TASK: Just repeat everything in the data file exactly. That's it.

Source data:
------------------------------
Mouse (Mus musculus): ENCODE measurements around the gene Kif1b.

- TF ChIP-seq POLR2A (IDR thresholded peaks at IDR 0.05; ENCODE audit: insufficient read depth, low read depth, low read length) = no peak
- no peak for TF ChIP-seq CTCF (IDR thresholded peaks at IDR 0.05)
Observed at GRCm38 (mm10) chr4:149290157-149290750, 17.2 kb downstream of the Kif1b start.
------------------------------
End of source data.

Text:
Mouse (Mus musculus): ENCODE measurements around the gene Kif1b.

- TF ChIP-seq POLR2A (IDR thresholded peaks at IDR 0.05; ENCODE audit: insufficient read depth, low read depth, low read length) = no peak
- no peak for TF ChIP-seq CTCF (IDR thresholded peaks at IDR 0.05)
Observed at GRCm38 (mm10) chr4:149290157-149290750, 17.2 kb downstream of the Kif1b start.